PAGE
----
The U.S. military owns more stuff on wheels than any other single entity on the planet, and in the future more of those vehicles will be less reliant on fossil fuels. The latest maneuver is a test run of hydrogen fuel cells for the venerable Abrams tank. The Army has a prototype under development in the lab, with the goal of providing electricity to power up the growing amount of radios, computers, and other electronic equipment aboard the Abrams.
Despite the calls for more oil drilling from some quarters, the U.S. military has been trying hard to move the country away from all forms of fossil fuel for a number of years now. Military research into alternative fuel vehicles picked up speed last year with the construction of the new 30,000 square foot Ground System Power and Energy Laboratory. The facility is strategically located in the Detroit area, the better to coordinate its work with the civilian market.
The U.S. Military and Fuel Cells
Fuel cells generate electricity through a chemical reaction that occurs when hydrogen atoms break down. The Army’s current research involves converting diesel fuel into hydrogen, which isn’t exactly the most sustainable way to go but it’s a start. More sustainable sources of hydrogen are in development, and for that matter fuel cell technology has already spread beyond hydrogen to include microbial fuel cells that generate an electrical current through the biological functions of microorganisms that can use seawater, mud, and even sewage to live on.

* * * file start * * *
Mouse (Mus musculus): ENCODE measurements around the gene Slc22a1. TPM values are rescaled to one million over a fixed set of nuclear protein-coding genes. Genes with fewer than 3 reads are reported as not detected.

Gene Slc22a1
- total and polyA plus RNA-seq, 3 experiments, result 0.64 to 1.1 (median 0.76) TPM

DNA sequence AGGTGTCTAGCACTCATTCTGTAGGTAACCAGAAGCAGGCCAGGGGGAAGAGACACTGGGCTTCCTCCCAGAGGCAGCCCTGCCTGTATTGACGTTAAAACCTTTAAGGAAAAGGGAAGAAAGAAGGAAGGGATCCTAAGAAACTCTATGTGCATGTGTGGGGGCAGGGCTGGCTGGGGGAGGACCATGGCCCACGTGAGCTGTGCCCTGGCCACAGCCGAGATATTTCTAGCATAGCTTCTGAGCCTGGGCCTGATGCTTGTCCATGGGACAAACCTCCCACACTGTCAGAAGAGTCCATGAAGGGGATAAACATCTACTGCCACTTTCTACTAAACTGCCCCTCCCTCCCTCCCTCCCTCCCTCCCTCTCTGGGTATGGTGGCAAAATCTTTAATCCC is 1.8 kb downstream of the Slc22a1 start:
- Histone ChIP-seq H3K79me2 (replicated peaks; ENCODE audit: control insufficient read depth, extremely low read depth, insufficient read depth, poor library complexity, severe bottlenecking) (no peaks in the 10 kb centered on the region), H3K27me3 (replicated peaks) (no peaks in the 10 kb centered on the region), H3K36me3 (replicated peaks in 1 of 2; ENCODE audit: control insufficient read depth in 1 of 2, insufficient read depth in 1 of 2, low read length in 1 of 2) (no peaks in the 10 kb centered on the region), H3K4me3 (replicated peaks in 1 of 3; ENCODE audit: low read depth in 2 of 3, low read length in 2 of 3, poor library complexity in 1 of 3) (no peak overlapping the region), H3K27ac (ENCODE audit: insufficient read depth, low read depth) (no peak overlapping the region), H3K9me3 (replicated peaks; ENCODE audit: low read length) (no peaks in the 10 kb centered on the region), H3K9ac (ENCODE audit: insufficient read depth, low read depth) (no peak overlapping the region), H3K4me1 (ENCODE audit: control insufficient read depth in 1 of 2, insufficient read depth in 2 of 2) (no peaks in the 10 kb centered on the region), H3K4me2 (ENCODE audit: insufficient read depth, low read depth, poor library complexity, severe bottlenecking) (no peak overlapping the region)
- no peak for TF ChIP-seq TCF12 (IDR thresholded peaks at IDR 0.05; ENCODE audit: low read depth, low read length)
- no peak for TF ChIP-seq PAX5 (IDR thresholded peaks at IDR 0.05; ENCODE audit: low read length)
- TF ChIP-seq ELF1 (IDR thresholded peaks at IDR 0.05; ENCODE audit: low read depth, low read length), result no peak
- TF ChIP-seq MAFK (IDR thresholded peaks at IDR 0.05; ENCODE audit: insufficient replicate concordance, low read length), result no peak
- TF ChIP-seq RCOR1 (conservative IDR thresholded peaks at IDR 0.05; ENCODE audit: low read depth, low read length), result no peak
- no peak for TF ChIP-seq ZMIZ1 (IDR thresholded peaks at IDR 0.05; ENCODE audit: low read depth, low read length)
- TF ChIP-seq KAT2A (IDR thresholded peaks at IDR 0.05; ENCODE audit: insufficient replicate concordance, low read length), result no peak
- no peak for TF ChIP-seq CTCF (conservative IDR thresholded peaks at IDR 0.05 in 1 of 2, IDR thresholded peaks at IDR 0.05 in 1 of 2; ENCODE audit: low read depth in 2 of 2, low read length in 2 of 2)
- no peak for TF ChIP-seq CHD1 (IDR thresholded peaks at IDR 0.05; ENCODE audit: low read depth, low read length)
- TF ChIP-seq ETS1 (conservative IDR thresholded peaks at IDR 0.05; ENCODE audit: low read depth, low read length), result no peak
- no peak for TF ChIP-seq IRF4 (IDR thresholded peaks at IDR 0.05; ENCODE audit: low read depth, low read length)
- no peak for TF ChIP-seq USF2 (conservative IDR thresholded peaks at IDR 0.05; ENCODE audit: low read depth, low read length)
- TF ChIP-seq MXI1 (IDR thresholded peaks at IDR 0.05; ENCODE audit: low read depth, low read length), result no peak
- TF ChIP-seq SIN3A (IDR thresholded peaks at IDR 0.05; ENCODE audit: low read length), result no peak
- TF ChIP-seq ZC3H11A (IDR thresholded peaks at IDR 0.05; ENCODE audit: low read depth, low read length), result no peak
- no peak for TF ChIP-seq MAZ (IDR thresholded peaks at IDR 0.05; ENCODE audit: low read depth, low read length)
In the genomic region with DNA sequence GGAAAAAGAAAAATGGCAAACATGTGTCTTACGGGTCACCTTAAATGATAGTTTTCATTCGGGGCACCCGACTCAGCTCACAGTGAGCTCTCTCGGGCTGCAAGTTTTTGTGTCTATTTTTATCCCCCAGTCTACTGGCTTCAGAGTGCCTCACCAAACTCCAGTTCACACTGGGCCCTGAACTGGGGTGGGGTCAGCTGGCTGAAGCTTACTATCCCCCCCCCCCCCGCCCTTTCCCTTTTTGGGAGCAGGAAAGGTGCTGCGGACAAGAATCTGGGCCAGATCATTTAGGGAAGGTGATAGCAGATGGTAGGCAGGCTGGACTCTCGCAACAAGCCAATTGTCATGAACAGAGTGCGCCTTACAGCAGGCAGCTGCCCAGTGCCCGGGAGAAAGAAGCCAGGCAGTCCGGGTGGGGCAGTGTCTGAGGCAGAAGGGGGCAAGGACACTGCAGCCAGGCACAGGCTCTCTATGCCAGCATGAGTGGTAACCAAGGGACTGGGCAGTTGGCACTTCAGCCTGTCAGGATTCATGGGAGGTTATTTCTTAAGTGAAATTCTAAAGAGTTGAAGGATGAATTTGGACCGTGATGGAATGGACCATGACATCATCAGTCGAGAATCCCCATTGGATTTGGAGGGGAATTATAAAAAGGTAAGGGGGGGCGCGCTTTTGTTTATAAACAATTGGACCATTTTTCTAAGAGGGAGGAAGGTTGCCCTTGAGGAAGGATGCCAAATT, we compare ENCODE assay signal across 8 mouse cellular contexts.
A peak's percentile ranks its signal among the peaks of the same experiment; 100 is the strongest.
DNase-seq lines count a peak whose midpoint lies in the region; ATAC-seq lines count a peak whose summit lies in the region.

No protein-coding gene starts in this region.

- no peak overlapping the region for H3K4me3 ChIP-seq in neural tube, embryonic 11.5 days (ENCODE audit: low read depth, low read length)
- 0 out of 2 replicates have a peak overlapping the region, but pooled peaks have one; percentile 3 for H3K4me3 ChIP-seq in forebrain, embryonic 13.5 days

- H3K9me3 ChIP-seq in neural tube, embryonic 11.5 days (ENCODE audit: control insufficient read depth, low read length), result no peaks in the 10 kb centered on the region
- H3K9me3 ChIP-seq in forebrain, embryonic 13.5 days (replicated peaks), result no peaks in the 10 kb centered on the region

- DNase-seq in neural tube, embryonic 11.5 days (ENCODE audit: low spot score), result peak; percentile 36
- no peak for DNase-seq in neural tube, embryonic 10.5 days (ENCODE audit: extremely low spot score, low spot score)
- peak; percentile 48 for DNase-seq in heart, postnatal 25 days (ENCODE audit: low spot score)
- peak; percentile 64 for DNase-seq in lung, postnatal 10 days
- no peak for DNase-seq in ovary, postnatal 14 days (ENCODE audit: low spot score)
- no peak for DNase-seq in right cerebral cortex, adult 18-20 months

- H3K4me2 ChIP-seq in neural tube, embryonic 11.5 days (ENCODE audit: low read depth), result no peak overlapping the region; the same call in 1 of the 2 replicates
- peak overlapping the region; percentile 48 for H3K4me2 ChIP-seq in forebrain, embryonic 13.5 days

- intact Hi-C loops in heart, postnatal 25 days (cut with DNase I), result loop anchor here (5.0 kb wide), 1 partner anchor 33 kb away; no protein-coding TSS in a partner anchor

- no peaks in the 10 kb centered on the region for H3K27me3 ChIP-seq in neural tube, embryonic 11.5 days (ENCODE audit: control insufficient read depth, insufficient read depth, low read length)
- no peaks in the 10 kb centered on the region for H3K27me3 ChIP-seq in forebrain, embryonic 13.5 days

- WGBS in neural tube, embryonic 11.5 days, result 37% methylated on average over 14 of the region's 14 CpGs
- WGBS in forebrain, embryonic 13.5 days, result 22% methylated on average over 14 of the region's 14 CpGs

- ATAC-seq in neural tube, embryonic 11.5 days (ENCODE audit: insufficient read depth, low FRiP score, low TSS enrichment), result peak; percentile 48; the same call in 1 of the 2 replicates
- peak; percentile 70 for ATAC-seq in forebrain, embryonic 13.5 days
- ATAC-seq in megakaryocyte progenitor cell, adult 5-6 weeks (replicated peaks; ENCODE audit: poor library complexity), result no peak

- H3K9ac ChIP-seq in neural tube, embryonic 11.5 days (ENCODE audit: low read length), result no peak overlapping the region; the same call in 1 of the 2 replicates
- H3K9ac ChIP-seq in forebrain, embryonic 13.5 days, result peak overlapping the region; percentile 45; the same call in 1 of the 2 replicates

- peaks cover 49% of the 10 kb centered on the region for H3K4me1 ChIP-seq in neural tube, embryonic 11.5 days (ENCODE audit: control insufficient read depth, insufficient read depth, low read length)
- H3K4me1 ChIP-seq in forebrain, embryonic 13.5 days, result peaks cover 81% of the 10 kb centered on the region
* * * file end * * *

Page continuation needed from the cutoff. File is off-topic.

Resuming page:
Sustainable Heavy Vehicles
The consumer market for electric vehicles will be dominated by small lightweight passenger cars, but as the Army’s research demonstrates, fuel cells and sustainable electricity are on the horizon for working vehicles of all kinds. To help push the market forward, last fall the Army co-hosted a forum for hybrid truck users in Atlanta. The Army is also testing diesel-electric hybrid technology on a reconnaissance vehicle, and not to be outdone the U.S. Navy launched its first hybrid electric assault ship last year. On the civilian side, Caterpillar recently introduced its first diesel electric hybrid tractor, and given the company’s focus on sustainability there is probably going to be more where that came from.
Image: Abrams Tank night exercise on flickr.com courtesy of U.S. Army via Nevada Tumbleweed.
Tina Casey specializes in military and corporate sustainability, advanced technology, emerging materials, biofuels, and water and wastewater issues. Tina’s articles are reposted frequently on Reuters, Scientific American, and many other sites. You can also follow her on Twitter @TinaMCasey and Google+.